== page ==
Eau Claire City Council members who had supported adding a roundabout to the bottom of the State Street hill are now changing their minds following strong opposition from those who live in that neighborhood.
Next month the council is scheduled to decide if it wants to formally start negotiating with homeowners to buy land at the intersection of Roosevelt Avenue and State Street, but some of the city’s elected officials already say they’re going to vote no.
Councilman Andrew Werthmann, who was leading the council as acting president in March when the group voted 10-0 to pursue a roundabout at the intersection, said he’ll vote against it now because of public opposition that’s cropped up since then.
“It was definitely people who were speaking up against it,” he said on his changing stance. “I’m sensitive to that.”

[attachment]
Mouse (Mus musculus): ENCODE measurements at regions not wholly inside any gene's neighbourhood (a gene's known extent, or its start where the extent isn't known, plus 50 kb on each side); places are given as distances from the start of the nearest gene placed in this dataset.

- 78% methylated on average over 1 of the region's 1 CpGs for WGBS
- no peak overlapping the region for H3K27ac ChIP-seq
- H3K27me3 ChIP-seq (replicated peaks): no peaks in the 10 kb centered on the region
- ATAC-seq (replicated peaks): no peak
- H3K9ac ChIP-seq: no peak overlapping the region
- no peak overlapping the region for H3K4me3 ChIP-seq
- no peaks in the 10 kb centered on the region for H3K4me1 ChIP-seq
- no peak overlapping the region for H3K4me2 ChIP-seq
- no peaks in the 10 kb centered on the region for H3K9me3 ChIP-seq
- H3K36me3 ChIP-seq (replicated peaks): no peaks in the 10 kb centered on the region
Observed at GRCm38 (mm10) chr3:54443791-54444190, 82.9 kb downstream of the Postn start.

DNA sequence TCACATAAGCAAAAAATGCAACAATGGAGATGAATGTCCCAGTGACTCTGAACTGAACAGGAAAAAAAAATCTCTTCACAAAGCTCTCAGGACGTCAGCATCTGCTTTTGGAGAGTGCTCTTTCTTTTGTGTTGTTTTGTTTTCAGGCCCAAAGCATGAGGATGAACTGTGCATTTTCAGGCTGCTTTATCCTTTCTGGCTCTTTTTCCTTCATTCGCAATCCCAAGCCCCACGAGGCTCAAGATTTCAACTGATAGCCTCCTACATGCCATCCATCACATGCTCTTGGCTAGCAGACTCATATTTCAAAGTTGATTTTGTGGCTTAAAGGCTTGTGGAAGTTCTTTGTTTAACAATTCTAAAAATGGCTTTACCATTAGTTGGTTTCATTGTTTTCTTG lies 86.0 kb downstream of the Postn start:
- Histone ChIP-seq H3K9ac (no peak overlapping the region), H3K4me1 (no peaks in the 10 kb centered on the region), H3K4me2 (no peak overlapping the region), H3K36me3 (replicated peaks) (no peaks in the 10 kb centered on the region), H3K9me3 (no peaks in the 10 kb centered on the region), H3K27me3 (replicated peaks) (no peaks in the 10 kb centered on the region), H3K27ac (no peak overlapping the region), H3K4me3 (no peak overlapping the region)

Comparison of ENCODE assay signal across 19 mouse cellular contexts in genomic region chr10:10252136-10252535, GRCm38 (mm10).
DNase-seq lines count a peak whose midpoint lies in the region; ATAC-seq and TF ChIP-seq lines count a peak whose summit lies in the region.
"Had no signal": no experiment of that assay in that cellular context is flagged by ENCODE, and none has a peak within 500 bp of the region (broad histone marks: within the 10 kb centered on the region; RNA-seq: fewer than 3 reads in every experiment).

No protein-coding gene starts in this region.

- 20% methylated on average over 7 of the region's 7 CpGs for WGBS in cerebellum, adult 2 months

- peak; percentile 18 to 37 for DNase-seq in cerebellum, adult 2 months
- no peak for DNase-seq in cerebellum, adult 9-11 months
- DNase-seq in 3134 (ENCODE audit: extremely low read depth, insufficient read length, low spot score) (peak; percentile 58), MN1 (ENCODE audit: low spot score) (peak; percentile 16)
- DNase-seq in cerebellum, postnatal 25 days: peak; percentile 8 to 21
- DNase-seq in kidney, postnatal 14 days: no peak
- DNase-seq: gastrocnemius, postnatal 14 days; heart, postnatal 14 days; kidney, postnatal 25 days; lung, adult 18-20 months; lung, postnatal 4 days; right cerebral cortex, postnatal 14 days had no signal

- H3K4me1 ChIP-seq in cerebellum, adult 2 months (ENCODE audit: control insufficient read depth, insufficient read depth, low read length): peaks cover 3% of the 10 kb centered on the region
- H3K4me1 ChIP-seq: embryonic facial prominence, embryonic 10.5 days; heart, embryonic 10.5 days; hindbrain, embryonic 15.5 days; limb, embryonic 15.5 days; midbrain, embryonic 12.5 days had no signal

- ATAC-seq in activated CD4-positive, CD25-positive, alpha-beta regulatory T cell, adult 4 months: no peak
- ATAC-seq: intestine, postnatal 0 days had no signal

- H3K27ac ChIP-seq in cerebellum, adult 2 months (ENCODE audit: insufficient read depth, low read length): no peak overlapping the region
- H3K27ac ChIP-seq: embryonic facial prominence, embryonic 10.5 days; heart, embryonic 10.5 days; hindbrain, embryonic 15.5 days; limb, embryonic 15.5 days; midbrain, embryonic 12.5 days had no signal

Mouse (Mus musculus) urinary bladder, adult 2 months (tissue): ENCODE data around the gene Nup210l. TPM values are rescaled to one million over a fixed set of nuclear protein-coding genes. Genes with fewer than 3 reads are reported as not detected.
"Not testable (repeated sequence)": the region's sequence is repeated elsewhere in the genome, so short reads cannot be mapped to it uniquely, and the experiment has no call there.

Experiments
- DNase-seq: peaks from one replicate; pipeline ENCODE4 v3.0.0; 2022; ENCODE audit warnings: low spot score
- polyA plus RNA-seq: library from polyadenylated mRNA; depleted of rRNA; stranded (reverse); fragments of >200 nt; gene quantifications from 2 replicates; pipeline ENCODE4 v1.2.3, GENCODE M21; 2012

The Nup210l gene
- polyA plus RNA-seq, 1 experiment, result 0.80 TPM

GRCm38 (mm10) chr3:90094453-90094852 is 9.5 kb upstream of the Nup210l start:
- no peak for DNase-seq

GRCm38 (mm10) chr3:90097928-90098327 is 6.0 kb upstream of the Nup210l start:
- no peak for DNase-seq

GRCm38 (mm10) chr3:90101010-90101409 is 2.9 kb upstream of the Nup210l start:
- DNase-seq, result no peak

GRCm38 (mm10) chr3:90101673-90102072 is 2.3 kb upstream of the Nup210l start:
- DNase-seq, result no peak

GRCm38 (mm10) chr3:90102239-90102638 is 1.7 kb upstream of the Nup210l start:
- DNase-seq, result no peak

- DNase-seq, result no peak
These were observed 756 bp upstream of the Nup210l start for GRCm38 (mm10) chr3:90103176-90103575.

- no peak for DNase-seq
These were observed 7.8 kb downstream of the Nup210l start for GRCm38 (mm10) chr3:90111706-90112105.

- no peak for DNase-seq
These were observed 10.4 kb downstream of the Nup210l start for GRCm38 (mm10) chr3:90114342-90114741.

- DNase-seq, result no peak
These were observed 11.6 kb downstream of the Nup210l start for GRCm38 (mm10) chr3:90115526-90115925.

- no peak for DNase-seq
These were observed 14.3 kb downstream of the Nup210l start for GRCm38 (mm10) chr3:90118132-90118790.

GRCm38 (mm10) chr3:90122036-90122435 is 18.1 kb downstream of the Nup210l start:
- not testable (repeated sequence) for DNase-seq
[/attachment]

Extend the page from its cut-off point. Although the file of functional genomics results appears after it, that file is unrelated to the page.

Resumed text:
In addition to 3rd Ward neighborhood residents who wrote the council and spoke against the roundabout at council meetings, Werthmann said he also attended a gathering of the neighborhood association last month where many residents voiced their opposition.
Councilman Jeremy Gragert also plans to vote against pursuing a roundabout at the intersection, but still wants to see some kind of safety upgrade at that location which is a route to the UW-Eau Claire campus for drivers, pedestrians and bicyclists.
“I absolutely am interested in other options because I want to find ways to improve safety at that intersection that are more supported by the neighborhood,” Gragert said.
Gragert had led the push for adding a roundabout at Roosevelt Avenue during the March 12 City Council meeting as part of the State Street reconstruction project that will last most of this year’s construction season.
A month after the vote, three of the four families that live in homes that would lose a chunk of their yards for the roundabout spoke against the project during a City Council meeting. Residents then asked the city’s engineering staff to mark sections of their land that the city would acquire, which homeowners have since highlighted with bright orange ribbon stretched between wooden stakes.